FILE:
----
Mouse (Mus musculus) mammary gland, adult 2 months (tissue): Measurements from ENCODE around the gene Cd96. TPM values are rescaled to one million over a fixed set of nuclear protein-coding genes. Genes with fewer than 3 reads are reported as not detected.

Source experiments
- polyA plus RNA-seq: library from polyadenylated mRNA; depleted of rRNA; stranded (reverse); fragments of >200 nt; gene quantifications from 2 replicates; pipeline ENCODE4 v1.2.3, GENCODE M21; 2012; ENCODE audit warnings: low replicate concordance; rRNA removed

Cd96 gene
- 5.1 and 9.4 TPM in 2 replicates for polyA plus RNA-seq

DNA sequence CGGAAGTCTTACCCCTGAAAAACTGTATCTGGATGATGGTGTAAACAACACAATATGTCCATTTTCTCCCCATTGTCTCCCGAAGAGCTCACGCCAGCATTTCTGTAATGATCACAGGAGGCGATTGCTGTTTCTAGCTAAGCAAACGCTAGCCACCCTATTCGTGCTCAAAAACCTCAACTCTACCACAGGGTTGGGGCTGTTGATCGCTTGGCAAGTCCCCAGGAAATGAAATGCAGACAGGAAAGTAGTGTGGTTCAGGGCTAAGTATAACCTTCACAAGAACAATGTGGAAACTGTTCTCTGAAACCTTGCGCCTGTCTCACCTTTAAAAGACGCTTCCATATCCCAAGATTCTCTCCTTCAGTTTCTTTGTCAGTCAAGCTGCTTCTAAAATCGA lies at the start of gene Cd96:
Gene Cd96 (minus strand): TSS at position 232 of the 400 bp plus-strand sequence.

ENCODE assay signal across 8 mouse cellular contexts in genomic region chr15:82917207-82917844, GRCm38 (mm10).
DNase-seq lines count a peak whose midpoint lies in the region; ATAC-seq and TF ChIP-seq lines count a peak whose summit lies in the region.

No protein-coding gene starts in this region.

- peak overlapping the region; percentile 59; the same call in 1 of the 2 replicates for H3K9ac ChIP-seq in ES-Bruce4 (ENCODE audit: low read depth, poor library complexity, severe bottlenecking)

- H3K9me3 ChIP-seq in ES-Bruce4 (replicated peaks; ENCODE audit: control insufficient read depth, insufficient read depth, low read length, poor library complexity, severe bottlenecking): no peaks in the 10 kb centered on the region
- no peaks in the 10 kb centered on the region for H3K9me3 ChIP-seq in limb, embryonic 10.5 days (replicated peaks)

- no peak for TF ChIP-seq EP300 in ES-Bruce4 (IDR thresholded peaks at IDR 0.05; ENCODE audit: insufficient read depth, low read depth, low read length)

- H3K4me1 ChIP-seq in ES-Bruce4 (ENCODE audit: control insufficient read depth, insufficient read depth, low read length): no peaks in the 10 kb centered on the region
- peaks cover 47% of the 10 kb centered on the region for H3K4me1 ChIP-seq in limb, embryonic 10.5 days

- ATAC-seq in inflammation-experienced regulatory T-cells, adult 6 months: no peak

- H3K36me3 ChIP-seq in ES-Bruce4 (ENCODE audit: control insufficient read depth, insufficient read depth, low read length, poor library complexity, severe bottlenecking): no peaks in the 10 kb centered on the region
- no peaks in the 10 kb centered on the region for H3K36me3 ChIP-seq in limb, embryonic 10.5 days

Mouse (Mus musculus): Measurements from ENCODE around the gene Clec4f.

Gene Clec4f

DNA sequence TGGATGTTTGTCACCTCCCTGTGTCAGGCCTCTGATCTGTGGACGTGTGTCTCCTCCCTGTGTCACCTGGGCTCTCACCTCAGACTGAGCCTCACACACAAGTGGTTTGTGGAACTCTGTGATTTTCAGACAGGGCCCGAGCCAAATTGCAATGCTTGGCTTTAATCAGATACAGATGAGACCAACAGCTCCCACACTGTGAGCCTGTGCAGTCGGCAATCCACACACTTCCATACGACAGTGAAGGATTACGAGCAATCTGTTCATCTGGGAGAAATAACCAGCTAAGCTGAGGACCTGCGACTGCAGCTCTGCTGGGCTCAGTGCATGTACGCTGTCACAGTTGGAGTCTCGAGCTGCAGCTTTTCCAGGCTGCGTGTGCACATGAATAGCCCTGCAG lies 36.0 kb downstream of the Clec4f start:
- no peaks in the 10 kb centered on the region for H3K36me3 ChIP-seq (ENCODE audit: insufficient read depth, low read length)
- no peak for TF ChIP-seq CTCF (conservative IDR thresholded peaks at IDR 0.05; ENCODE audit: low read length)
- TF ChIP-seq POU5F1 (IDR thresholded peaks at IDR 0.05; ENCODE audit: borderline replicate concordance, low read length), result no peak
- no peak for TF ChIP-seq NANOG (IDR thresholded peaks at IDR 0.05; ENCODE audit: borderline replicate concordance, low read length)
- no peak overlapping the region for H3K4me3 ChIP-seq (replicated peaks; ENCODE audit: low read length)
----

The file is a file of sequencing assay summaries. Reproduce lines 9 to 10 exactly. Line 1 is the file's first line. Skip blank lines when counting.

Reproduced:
DNase-seq lines count a peak whose midpoint lies in the region; ATAC-seq and TF ChIP-seq lines count a peak whose summit lies in the region.

No protein-coding gene starts in this region.